Supreme Court Axes Pasay Judge

SC dismisses erring Pasay MeTC judge

MANILA, Jan. 1 (PNA) — The Supreme Court (SC) ordered ordered the immediate dismissal from service of a Pasay City Metropolitan Trial Court (MeTC) Judge over several violations including non-compliance with the high court’s Administrative Order (A.O.) No. 19-2011 establishing night courts and sending of lewd messages to a fellow judge.

In an 85-page per curiam decision in the consolidated cases promulgated on Nov. 22, 2016 and relased to media on Dec. 28, the Court found Judge Eliza B. Yu, of MeTC, Branch 47, Pasay City, guilty of gross insubordination, gross ignorance of the law, gross misconduct, grave abuse of authority, oppression, and conduct unbecoming of a judicial official and ordered the forfeiture of all her benefits, except accrued leave credits.

The Court barred her from reinstatement or appointment to any public office or employment, including to one in any government-owned or government-controlled corporations.

Likewise, the Court directed Yu to show cause in writing within 10 days from notice why she should not be disbarred for violation of the Lawyer’s Oath, the Code of Professional Responsibility, and the Canons of Professional Ethics. It ordered that its decision be furnished to the Office of the Court Administrator (OCA) for its information and guidance.

In 2011, the Court, through then Chief Justice Renato C. Corona, issued A.O. No. 19-2011, in response to the specific request of the Department of Tourism (DOT), to establish night courts in the MeTCs of Pasay City and Makati City to expeditiously hear and try cases involving night time apprehensions, special cases under the Rule on Summary Procedure, and criminal cases involving tourists.

Judge Yu, however, when assigned night court duties, refused and instead wrote to Court Administrator Jose Midas P. Marquez and questioned the Court issuance. Subsequently, she also wrote to the DOT and, while discussing her reservations, also asked for additional compensation and security in case she would undertake night court duties.

The Court said that Judge Yu exhibited an unbecoming arrogance in committing insubordination and gross misconduct, thus: “By her refusal to adhere to and abide by A.O. No. 19-2011, she deliberately disregarded her duty to serve as the embodiment of the law at all times.…To tolerate her insubordination and gross misconduct is to abet lawlessness on her part. She deserved to be removed from the service because she thereby revealed her unworthiness of being part of the Judiciary.”


The High Court also cited Judge Yu’s refusal to honor the “valid and regular” appointments of court personnel, stressing that “Judge Yu had no good reason to reject the appointments.” Among these was the appointment of complainant Leilani A. Tejero-Lopez as MeTC Branch 47 Branch Clerk of Court.

Other infractions were Yu’s oppressive conduct towards her staff, who claimed that Yu had constantly threatened them with administrative complaint, and disrespectful attitude towards co-judges, SC officers and offices.

The Court held that Judge Yu abused her authority by issuing a show-cause order against her fellow judges. “The issuance of the show-cause order…represented clear abuse of court processes, and revealed her arrogance in the exercise of her authority as a judicial officer…..Nothing extenuated Judge Yu’s abuse of authority and arrogance. Instead of accepting the error of her ways, Judge Yu defended her conduct by insisting on having the authority to initiate contempt proceedings against her fellow Judges and court personnel.”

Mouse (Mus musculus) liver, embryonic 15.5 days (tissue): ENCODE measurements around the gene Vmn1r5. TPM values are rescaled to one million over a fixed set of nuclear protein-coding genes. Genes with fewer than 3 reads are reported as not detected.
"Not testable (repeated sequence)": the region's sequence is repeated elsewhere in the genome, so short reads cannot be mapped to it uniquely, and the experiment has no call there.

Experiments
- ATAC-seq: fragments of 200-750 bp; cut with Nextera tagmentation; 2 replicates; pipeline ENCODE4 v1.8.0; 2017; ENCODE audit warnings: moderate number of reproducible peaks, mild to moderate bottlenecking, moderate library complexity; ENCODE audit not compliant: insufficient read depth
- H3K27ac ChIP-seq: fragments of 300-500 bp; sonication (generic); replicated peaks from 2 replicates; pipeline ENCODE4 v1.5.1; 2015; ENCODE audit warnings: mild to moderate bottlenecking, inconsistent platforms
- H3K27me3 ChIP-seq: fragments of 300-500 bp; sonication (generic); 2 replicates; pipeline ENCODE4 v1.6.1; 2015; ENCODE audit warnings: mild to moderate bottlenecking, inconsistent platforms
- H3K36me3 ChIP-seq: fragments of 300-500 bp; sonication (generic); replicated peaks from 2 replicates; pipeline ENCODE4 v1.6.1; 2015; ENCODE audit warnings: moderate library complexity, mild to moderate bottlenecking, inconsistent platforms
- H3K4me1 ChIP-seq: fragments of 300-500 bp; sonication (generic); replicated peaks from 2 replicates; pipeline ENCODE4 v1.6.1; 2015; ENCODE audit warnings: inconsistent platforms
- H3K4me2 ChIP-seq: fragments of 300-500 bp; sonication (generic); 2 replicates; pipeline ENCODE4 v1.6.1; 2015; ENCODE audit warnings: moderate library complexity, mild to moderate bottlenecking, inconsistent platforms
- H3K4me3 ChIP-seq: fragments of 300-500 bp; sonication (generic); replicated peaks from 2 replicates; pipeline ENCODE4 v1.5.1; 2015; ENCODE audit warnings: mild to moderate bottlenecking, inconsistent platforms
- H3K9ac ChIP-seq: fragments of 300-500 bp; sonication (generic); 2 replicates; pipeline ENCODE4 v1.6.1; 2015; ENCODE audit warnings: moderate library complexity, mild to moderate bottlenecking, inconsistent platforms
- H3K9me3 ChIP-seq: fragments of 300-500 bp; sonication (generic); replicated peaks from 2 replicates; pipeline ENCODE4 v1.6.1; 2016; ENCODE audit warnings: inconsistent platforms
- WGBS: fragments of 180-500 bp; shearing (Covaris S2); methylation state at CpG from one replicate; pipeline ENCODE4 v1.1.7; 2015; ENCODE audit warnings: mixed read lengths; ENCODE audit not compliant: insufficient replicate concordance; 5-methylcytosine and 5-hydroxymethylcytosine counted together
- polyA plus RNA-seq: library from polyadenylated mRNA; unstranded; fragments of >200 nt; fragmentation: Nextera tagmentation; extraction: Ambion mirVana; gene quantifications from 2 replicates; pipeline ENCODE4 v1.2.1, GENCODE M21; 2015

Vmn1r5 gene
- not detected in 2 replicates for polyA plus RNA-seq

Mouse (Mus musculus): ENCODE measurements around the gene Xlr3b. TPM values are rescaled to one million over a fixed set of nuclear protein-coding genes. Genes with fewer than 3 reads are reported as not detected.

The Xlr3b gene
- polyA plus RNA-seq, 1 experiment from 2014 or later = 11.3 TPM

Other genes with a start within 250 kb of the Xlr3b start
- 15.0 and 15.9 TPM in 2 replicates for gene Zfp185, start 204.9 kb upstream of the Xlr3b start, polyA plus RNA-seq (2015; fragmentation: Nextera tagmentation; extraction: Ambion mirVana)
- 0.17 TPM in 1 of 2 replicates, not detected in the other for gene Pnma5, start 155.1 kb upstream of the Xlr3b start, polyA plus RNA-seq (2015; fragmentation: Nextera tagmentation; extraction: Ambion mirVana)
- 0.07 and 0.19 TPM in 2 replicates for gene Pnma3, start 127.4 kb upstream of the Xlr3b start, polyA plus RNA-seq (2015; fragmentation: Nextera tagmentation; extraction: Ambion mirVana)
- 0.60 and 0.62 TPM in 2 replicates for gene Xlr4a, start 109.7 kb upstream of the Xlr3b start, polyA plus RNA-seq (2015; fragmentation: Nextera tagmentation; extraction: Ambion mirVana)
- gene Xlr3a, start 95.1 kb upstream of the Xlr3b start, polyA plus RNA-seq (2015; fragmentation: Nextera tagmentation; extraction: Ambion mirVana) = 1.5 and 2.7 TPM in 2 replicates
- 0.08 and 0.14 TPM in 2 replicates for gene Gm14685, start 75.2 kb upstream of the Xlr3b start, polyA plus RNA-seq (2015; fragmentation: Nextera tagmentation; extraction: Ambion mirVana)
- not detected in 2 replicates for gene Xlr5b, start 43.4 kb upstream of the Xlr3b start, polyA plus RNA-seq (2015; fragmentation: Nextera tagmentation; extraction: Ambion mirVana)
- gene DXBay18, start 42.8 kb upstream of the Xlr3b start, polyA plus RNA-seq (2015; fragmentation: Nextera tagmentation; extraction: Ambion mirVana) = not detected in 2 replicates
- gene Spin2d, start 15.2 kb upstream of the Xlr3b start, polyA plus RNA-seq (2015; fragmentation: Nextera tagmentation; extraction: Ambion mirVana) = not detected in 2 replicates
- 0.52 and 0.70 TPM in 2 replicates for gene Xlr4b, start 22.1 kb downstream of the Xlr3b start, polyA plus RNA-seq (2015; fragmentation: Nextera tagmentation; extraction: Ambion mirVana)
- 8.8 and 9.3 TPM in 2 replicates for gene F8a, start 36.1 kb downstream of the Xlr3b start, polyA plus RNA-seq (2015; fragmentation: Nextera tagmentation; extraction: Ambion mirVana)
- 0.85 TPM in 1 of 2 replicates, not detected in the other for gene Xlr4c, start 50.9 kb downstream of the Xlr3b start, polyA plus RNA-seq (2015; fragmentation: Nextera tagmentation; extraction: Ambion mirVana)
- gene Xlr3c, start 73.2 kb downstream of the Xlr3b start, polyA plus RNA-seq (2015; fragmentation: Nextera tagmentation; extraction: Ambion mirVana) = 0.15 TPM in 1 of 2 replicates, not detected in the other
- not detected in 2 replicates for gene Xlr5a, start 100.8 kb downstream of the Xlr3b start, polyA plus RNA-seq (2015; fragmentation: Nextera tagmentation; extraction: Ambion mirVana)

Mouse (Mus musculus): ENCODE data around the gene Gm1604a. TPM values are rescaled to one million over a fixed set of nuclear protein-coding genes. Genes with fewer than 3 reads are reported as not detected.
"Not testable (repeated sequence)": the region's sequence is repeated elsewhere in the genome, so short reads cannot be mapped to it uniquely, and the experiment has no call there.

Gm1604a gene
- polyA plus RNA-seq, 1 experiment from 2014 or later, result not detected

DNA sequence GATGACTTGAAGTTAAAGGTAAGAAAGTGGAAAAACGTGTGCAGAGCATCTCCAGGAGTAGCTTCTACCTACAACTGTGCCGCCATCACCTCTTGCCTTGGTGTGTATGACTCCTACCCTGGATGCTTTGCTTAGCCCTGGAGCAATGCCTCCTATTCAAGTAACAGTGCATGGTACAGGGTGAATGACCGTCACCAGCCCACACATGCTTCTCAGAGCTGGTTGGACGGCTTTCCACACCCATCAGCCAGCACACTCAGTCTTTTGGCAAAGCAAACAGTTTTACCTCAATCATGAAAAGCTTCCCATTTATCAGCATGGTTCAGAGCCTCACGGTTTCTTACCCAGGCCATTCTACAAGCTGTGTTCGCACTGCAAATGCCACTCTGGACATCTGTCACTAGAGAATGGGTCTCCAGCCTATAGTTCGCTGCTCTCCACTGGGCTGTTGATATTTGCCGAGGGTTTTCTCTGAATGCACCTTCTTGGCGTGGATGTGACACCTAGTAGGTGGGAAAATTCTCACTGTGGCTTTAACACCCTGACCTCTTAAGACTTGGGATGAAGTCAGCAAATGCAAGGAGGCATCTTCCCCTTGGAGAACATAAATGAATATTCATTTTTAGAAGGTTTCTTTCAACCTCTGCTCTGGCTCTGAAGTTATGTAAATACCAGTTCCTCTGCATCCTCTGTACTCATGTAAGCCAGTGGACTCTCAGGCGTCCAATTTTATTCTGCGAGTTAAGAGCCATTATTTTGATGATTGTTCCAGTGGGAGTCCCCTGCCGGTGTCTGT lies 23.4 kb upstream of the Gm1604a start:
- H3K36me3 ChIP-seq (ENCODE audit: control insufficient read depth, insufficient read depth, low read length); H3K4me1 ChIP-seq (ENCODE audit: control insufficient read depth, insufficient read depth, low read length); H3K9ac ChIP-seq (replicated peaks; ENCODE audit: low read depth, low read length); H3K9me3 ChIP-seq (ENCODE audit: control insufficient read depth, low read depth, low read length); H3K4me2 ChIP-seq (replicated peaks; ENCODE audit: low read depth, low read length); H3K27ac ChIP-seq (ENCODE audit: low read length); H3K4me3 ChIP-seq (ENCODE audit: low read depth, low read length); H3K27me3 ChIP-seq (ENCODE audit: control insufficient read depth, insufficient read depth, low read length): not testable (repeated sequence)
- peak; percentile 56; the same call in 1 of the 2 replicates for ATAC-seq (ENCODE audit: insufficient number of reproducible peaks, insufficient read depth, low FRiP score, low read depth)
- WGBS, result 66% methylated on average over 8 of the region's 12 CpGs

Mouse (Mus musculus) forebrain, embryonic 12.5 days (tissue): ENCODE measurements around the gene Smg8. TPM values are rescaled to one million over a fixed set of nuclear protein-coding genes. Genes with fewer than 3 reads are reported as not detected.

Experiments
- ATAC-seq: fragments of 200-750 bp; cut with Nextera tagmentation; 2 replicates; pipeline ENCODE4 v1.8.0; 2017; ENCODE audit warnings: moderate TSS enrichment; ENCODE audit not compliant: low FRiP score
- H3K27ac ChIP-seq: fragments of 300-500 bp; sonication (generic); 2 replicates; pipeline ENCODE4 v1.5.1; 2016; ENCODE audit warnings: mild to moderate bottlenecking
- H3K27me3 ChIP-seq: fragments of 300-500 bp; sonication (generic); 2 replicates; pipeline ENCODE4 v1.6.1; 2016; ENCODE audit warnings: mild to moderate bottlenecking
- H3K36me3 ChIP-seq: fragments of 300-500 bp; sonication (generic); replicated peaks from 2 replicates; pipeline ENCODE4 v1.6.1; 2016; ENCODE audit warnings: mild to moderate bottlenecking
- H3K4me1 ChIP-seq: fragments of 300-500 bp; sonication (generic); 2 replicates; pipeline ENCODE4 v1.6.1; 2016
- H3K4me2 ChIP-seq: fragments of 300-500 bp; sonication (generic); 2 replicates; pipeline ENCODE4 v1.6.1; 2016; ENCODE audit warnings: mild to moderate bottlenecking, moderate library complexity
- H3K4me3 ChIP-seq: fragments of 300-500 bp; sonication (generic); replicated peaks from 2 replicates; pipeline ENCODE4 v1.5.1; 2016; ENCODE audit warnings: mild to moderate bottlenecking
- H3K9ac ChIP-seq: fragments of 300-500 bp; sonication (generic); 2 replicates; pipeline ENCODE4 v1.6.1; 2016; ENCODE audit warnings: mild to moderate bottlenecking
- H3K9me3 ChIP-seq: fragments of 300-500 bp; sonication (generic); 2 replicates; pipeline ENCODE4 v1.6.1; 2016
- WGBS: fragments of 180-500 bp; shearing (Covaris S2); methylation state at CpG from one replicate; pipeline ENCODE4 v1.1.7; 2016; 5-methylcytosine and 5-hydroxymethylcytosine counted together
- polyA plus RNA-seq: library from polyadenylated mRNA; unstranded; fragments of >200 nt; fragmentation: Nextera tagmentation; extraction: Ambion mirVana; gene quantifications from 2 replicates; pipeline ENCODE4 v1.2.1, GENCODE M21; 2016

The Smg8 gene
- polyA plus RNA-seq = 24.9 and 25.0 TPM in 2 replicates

Yet another violation was her conduct unbecoming of a judge for constantly sending alarming messages with sexual undertones via Facebook and electronic mail to one of the complainants, a fellow Judge. While Judge Yu gave an alibi of denial, the Court said that “[t]he denial lacked persuasion.”

The Court added that while it was notable the Facebook and Yahoo messages started in 2009 when Yu was still then a public prosecutor, she could still be disciplined for such acts committed prior to appointment to the Judiciary because her internet stalking of her fellow judge continued after she herself had become an MeTC Judge in Pasay in January 2010 until July 2010.

“The grossness and severity of her offenses taken together demonstrated Judge Yu’s unfitness and incompetence to further discharge the office and duties of a Judge. Her arrogance and insubordination in challenging A.O. No. 19-2011, and her unyielding rejection of the appointments of court personnel constituted gross insubordination and gross misconduct, and warranted her immediate dismissal from the Judiciary. Her requiring her fellow Judges to submit to her authority by virtue of her show-cause order, whereby she revealed her utter disrespect towards and disdain for them, as well as her conduct unbecoming of a judiciary officer aggravated her liability. The administration of justice cannot be entrusted to one like her who would readily ignore and disregard the laws and policies enacted by the Court to guarantee justice and fairness for all,” the Court held.

SC Justice Arturo D. Brion wrote a concurring and dissenting opinion and said that while he concurred with the ponencia’s findings and conclusions, he disagreed, however, on the part that the Court cannot yet order her disbarment. Justice Brion opined the Court can properly disbar Judge Yu given the severity and grossness of the various administrative offenses she had committed. He said: “Judge Yu had been accorded every opportunity to defend her professional standing as a lawyer sufficient to warrant the ultimate sanction of disbarment….Judge Yu is a disgrace to both the bench and the bar.” (PNA)